Perhaps youíre correct, I may have been a bit sensitive, assuming I was doing something innovative only to be told multiple times over I was setting myself up for failure. But I was committed and halfway finished before I had made my first post. Regardless Iím still searching for some first hand accounts of perlcrete or vermcrete oven failure. If you guys are familiar with some please send them my way.
              Iíve seen many videos of these types of ovens functioning properly on YouTube. Not to mention my first experience with a homemade pizza oven was a small perlcrete oven that wasnít even sealed and I could see the needles exposed all over, and despite it being 1-2yrs old and dozens of pizza nights later, I didnít get anything on my pizza other than the toppings I put there, and it tasted awesome.
              So I am legitimately curious as to when/where these structural failure are presumed to occur.

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              • #22
                There won't be a failure as such. The dome will be more delicate than one made of dense castable but as long as you don't physically knock it around it should stand up. However, you did say your wife likes baking bread. Bread ovens usually have much more thermal mass than pizza ovens, This is where your oven may disappoint.

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                • #23
                  Neil, iíve had some experience designing a lightweight castable for a kiln I built several years ago. Because I want to use the kiln to reach stoneware temps (1200 C +) perlite and vermiculite are out because theyíre only good for around 1100C. I did experiment with a few things including rice and sawdust, designed to burn out leaving air pockets, but they were both unsuccessful and I settled on crushed insulating firebrick. The resulting castings whilst being low in thermal mass and therefore creating a more efficient use of fuel as well as faster heat up are significantly weakened. Actually most kilns today have hot face ceramic fibre walls and roof in an effort to make them more fuel efficient. Care must be taken as with any kiln to make sure the walls and roof are not damaged during loading and unloading. The thermal mass during and after a firing is achieved by the mass of the wares and kiln furniture contained in the kiln. Whilst you are not building a kiln the principles remain the same. You may be interested in itís build, here.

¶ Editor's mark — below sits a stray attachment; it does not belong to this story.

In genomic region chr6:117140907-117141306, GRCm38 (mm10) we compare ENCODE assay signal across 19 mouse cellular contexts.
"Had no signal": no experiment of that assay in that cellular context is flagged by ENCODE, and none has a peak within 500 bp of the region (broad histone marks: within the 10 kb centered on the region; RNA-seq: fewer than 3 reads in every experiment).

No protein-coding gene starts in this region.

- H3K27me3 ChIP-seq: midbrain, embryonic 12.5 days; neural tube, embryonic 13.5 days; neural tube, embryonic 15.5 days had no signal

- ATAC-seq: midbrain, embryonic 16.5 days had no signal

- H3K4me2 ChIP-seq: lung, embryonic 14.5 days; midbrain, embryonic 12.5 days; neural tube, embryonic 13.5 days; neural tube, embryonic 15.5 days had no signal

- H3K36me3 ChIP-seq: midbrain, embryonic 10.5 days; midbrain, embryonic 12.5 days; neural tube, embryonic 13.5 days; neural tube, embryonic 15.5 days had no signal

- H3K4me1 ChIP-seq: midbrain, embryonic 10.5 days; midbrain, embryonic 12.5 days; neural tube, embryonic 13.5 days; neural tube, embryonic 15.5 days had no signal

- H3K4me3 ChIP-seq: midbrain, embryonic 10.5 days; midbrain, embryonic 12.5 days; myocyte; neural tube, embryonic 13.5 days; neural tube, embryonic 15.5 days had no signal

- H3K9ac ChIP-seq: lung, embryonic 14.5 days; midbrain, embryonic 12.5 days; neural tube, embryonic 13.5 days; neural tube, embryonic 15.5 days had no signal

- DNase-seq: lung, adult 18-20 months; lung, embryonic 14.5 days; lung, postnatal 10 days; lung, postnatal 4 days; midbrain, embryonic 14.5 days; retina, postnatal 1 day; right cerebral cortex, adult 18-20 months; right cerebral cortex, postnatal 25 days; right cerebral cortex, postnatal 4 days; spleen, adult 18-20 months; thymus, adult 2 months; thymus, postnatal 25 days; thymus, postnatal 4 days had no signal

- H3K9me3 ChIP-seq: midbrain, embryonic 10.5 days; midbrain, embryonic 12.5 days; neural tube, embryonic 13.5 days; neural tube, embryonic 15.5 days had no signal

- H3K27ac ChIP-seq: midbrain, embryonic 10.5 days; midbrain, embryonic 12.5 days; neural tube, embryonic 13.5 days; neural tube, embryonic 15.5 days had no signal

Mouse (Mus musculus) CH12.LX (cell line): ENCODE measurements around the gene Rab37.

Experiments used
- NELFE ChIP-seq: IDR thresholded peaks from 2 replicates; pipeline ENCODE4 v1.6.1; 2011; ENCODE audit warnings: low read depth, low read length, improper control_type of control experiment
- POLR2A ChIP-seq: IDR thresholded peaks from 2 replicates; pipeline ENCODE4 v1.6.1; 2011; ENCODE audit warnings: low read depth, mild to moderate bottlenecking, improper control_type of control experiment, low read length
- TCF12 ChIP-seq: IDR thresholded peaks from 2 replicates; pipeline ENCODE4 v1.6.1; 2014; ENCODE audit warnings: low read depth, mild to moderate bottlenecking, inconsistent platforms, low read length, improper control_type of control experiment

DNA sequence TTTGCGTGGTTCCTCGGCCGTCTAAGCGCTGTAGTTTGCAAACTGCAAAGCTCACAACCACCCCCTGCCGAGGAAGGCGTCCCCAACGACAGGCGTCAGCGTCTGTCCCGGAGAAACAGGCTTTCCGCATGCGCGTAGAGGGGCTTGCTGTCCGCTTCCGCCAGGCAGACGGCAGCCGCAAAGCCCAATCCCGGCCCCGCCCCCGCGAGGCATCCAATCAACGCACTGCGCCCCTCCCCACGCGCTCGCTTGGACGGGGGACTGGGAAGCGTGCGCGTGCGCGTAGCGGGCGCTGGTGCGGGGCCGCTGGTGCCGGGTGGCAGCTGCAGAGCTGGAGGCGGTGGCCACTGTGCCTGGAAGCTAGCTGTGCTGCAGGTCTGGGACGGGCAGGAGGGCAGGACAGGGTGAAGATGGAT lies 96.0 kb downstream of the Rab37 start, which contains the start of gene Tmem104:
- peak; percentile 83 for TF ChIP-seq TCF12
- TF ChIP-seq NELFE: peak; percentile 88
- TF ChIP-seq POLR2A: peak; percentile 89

https://community.fornobravo.com/for...kiln#post14564
                  Last edited by david s; 05-27-2018, 02:49 PM.
                  Kindled with zeal and fired with passion.

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                  • #24
                    Originally posted by wotavidone View Post
                    There won't be a failure as such. The dome will be more delicate than one made of dense castable but as long as you don't physically knock it around it should stand up. However, you did say your wife likes baking bread. Bread ovens usually have much more thermal mass than pizza ovens, This is where your oven may disappoint.
                    Thanks for responding, what takes the most abuse inside an oven? I donít think iíll be banging the brush into the walls much, or is it from adding wood?
                    Since I am lacking thermal mass, I know it probably wonít hold interior temps for long after the fire stops burning, which is okay, that wasnít a goal when I initially decided to build. That being said, I am definitely going to attempt to do some bread since we only make 1-3 loaves at a time anyway, I may be able to hit a sweet spot during cool down and be able to crank out a couple.
                    Last edited by Tat2Neil; 05-28-2018, 04:05 AM. Reason: i cant spell at 2am

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                    • #25
                      Originally posted by david s View Post
                      Neil, iíve had some experience designing a lightweight castable for a kiln I built several years ago. Because I want to use the kiln to reach stoneware temps (1200 C +) perlite and vermiculite are out because theyíre only good for around 1100C. I did experiment with a few things including rice and sawdust, designed to burn out leaving air pockets, but they were both unsuccessful and I settled on crushed insulating firebrick. The resulting castings whilst being low in thermal mass and therefore creating a more efficient use of fuel as well as faster heat up are significantly weakened. Actually most kilns today have hot face ceramic fibre walls and roof in an effort to make them more fuel efficient. Care must be taken as with any kiln to make sure the walls and roof are not damaged during loading and unloading. The thermal mass during and after a firing is achieved by the mass of the wares and kiln furniture contained in the kiln. Whilst you are not building a kiln the principles remain the same. You may be interested in itís build, here.